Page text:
On the occasion of the 75th anniversary of the end of World War II, the Prime Minister of Great Britain writes about Polish pilots serving in the Royal Air Force and the role of Poles in other battlefields, as well as about a long Polish-British friendship. You will find the entire article by Boris Johnson below.
"Perhaps more than anywhere else in Britain, my London constituency of Uxbridge and South Ruislip is a living symbol of friendship with Poland.
I could show you the flags of our two countries, flying side-by-side over the memorial to Polish pilots who served in the Royal Air Force during the Second World War.
Then I could take you across the road to the RAF base at Northolt, once the home of Polish aircrew, now a hub for official travel. I often depart from the same runway where Polish pilots took off to confront the Nazis. I follow in the slipstream of the Poles of 303 Squadron, who flew Hurricanes from Northolt in the summer of 1940. They shot down more enemy aircraft during the Battle of Britain than any other squadron in the RAF.
Today we celebrate the 75th anniversary of the defeat of Nazi Germany. This is a moment to emphasise the strength of the friendship between Britain and Poland, forged in our shared struggle against tyranny. This should also be a time for friends of Poland to reflect on her ordeal during the Second World War.
In 1939, Poland was invaded first by Nazi Germany and then by the Soviet Union. She was attacked from the west and the east, trapped between the hammer of communism and the anvil of fascism.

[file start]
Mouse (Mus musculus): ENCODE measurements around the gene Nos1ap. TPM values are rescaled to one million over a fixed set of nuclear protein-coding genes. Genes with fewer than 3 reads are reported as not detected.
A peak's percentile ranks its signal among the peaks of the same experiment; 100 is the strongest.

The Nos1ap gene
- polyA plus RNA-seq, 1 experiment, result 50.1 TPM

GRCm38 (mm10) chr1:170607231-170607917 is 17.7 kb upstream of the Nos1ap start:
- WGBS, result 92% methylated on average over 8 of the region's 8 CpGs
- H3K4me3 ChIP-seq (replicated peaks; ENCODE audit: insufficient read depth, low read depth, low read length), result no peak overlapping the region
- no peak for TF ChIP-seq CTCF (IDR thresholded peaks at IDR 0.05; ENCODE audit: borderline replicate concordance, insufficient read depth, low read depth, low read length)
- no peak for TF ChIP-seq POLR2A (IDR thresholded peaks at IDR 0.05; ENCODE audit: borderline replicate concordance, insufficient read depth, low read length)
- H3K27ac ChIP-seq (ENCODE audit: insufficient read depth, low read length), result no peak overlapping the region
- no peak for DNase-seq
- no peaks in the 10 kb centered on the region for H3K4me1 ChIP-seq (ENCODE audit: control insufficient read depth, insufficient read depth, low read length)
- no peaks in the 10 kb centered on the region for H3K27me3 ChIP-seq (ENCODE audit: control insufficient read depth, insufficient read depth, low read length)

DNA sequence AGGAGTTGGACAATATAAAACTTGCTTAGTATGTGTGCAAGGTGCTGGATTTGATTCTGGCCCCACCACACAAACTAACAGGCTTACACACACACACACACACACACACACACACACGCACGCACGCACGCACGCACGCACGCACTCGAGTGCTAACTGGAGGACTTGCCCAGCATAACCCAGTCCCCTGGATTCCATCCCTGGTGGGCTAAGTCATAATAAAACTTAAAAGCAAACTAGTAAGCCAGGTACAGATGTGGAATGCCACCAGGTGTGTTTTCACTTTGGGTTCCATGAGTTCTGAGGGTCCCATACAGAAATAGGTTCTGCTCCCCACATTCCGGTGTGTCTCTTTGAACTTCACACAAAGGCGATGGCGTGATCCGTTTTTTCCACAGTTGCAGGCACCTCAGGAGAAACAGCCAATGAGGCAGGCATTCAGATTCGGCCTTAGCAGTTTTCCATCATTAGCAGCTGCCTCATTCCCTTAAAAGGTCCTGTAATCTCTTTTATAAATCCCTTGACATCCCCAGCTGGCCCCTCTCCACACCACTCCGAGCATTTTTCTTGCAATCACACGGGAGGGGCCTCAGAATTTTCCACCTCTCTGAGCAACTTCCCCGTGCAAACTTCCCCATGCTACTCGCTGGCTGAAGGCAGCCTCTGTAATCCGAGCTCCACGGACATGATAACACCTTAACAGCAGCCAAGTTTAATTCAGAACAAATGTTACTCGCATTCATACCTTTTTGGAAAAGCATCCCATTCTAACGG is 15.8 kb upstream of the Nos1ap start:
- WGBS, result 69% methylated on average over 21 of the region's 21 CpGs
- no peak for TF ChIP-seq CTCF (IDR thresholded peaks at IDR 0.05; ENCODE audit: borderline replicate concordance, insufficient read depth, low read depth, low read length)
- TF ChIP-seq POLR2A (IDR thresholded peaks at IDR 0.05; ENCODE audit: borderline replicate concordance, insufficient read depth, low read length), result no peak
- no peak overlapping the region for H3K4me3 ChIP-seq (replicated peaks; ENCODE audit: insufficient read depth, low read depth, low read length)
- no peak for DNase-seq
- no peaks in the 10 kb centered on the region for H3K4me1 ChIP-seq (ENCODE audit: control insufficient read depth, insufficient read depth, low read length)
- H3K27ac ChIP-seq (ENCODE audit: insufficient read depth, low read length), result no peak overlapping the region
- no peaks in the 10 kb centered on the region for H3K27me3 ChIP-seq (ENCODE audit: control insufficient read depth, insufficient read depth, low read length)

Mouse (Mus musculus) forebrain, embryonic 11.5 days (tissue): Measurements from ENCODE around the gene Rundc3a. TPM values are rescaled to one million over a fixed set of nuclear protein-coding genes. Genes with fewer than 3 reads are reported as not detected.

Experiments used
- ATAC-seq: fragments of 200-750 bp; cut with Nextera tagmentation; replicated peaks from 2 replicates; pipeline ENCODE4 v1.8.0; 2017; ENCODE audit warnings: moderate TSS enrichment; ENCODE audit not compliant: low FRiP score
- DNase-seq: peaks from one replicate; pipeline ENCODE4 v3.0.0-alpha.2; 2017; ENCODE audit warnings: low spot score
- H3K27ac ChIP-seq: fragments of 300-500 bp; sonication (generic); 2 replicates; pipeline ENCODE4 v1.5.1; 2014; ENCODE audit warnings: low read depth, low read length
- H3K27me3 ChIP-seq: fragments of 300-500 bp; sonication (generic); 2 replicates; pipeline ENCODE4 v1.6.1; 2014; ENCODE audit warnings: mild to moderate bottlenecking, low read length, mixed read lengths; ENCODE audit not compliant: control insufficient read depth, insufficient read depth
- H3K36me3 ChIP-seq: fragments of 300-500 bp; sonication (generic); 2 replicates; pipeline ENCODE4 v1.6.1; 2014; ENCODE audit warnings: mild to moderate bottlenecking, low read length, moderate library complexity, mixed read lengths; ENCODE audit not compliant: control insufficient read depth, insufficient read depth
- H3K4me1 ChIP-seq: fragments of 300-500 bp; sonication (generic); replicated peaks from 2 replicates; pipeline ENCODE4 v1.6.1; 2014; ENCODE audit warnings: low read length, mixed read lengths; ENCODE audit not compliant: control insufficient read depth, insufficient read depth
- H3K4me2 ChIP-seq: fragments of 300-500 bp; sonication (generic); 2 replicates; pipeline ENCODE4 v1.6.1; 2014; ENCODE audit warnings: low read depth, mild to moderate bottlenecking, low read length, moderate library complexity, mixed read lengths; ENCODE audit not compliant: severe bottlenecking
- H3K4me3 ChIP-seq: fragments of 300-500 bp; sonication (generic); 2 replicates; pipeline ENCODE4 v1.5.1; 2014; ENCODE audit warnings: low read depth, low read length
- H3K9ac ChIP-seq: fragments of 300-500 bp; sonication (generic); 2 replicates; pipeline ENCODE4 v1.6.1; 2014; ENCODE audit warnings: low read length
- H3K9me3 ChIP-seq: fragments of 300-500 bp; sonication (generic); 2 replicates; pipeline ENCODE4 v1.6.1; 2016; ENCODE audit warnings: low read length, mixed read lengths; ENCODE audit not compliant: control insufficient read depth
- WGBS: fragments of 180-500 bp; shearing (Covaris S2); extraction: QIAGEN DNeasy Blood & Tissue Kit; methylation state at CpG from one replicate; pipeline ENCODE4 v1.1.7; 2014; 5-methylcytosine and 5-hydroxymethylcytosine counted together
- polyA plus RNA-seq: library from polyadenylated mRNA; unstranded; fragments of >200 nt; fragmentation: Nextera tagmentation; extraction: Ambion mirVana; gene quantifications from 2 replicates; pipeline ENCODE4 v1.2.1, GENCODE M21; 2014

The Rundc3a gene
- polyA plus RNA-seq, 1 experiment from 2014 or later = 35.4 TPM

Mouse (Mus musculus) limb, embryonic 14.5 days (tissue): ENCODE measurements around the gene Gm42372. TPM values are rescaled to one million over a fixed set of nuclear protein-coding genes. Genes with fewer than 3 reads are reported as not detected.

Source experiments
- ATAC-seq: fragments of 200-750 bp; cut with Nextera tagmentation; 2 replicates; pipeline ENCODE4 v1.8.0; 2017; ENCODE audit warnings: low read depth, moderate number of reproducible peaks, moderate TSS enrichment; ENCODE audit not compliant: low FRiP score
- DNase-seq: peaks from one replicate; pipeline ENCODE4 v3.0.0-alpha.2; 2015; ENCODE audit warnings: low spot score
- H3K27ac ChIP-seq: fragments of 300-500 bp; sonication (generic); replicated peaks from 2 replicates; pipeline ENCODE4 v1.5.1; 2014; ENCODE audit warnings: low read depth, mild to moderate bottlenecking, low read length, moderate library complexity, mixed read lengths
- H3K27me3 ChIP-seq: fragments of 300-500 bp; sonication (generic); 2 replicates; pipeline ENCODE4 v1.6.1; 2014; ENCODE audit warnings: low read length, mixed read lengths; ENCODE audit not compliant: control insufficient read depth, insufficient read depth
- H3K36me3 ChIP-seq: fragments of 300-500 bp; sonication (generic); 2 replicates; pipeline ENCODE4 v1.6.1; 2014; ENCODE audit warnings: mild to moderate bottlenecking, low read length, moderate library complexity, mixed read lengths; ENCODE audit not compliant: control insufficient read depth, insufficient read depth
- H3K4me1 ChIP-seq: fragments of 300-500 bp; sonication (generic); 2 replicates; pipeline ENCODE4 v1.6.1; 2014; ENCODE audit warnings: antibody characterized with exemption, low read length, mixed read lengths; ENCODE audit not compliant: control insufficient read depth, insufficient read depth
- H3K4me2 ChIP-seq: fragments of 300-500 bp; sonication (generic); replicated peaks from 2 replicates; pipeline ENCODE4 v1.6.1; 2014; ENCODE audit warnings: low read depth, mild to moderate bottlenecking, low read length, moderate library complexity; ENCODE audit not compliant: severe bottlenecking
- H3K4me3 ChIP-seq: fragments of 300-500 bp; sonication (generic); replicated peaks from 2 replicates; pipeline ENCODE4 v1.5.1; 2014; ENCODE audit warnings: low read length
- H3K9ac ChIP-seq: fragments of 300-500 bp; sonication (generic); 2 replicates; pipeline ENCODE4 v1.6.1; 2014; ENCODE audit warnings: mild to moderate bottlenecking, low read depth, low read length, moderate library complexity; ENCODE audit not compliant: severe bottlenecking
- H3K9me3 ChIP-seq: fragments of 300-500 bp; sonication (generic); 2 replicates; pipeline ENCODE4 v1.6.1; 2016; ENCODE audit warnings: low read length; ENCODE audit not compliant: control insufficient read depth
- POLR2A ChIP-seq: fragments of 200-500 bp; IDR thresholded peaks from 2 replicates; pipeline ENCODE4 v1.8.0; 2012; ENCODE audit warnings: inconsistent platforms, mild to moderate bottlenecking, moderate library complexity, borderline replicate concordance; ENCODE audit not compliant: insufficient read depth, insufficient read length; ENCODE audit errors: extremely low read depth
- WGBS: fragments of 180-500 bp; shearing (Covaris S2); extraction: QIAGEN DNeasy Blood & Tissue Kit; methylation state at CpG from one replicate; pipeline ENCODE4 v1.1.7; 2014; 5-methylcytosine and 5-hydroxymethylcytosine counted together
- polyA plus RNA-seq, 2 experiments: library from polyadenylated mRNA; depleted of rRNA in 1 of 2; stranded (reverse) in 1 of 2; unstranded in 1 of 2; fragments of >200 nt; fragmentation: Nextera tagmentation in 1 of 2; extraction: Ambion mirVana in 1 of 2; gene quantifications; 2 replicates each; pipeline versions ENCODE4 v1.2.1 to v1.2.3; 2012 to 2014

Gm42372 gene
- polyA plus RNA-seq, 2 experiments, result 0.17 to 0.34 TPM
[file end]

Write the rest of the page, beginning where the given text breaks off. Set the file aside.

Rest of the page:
Yet Poland’s national spirit proved indomitable. At home, the Polish resistance carried on the struggle against overwhelming odds. Elsewhere, Polish forces served alongside the Allies in almost every significant battle, from Monte Cassino to El Alamein, from Arnhem to Tobruk.
When victory came 75 years ago, Poland’s experience was different from elsewhere in Europe. The shadow of tyranny did not disappear. Poland had to wait another 44 years before regaining her freedom and national independence in 1989.
Through all these struggles, Britain and Poland stood together. Today, we rejoice that after the tragedies of the 20th Century, after the determined efforts to wipe her from the map, Poland is a thriving nation in the heart of Europe.
Britain is proud to work alongside Poland in every field. We are NATO allies; our armed forces cooperate ever more closely. As I write, British soldiers are serving on Polish soil, helping to guarantee our shared security.
But the greatest manifestation of our friendship is the presence of one million Poles in the UK, many of whom live in my constituency. I cannot list all of their manifold contributions to our national life. Far better for me to say: they are valued, they are cherished and they are loved. In fact, we can hardly imagine the UK without them.
Britain and Poland fought for the same ideals and we stand for the same values. Whenever I see our flags flying in my constituency, I reflect on everything we have achieved together – and everything we can yet do".